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Is a debt service coverage ratio important to business lenders?

Learn how your DSCR can determine what kind of loan you're eligible for.

Factors such as your credit history, business assets and debt service coverage ratio (DSCR) play a leading role in helping lenders decide whether you’re a risky investment or not — but it’s impossible to know which one a lender will care about most.

What is the debt service coverage ratio?

The DSCR — also called a debt coverage ratio — is an industry measure of the cash income a business has left over at the end of the month that can be used to service its debt. It includes principal, interest and lease payments.

Any time you apply for a loan at a bank or any other traditional financial institution, the lender uses your DSCR to decide whether your business will be able to manage its repayments.

Simply put, the DSCR is one of the main benchmarks used to determine your ability to repay a loan. If your business isn’t generating the income it needs to pay its operating costs and make repayments, then a lender will likely pass on your application.

How do you calculate the DSCR?

Divide your annual business operating income by your total annual debt service level — the amount of principal and interest you must repay in a given year. The total annual debt service level will include all of your current debt and the loan you’re applying for.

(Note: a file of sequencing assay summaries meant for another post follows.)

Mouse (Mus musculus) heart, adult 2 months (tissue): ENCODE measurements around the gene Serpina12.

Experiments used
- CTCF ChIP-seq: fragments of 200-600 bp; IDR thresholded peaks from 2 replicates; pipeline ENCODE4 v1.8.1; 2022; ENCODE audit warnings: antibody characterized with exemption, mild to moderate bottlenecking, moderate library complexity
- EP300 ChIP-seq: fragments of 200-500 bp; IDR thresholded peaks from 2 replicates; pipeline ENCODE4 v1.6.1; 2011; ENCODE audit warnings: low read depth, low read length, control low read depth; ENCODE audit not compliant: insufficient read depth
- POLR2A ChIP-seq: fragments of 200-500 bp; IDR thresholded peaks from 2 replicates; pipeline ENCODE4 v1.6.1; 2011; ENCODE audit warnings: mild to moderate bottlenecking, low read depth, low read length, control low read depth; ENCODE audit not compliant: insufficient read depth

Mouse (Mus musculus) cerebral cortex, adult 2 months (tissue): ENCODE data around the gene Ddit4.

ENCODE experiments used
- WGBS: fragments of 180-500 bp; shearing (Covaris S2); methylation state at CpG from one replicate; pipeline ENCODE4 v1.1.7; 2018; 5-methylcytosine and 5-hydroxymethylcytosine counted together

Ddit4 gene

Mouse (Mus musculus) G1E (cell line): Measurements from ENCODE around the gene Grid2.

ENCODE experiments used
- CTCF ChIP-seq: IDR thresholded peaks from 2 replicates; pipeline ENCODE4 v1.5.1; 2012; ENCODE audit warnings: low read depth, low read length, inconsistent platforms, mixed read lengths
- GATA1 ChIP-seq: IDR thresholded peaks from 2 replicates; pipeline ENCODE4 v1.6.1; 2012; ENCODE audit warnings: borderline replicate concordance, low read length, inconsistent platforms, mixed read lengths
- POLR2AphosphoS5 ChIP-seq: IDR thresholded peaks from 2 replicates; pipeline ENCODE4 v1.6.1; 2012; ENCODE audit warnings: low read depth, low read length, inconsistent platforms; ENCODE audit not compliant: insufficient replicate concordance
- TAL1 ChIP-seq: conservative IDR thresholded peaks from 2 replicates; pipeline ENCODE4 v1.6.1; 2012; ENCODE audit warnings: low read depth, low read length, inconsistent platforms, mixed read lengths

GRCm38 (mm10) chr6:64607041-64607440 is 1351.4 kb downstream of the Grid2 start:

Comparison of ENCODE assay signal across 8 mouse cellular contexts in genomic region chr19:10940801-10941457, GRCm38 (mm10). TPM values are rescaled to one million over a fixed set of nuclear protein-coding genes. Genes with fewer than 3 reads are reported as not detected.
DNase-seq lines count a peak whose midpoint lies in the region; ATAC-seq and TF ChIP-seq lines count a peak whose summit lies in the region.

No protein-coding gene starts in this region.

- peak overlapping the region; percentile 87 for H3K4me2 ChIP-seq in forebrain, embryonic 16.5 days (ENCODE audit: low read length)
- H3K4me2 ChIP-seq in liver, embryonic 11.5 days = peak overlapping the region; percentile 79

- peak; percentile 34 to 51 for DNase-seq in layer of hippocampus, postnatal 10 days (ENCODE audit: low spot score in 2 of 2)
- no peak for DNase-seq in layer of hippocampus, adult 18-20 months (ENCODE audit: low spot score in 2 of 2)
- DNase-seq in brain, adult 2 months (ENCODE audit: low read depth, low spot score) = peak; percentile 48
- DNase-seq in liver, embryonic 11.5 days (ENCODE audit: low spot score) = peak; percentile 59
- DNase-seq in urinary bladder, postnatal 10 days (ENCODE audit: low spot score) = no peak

But lenders may use different figures when assessing your operating income. Some will use EBITDA — earnings before interest, taxes, depreciation and amortization — others will add net operating income to depreciation and any other noncash charges.

As a result, the DSCR figure won’t be the same across lenders, which can make direct comparison difficult. Some also express the DSCR as a percentage rather than as a ratio.

What does the DSCR mean?

Since the debt service coverage ratio is a measure of your income over your debt payments, it’s at its very core a way to determine cash flow. Its meaning can be divided into three categories:

  • A ratio less than one or 100%. This indicates negative cash flow, and that your business relies on outside funds to stay afloat.
  • A ratio equal to one or 100%. Your business can perfectly cover its costs each month. It leaves no room for a dip in sales, and is considered risky.
  • A ratio more than one or 100%. While just over one or 100% may still be too close for some lenders, it does indicate an ability to repay debts completely with the revenue from your business.

How does the DSCR affect your business loan?

Regardless of how a lender arrives at the DSCR, the concept itself is immensely important to the process of applying for a business loan. Although other factors such as credit history and loan collateral will be considered as part of your loan application, if your ratio is too low, you’ll likely be denied.

In general, a ratio of 1.2 is the minimum DSCR that a lender is willing to accept. However, depending on the type of industry your business operates in, your lender may have a higher or lower minimum ratio.

How to work out your debt service coverage ratio

To illustrate how the DSCR works, let’s assume your business has a total annual net operating income of $80,000 and you’re applying for a loan with an annual debt service of $30,000.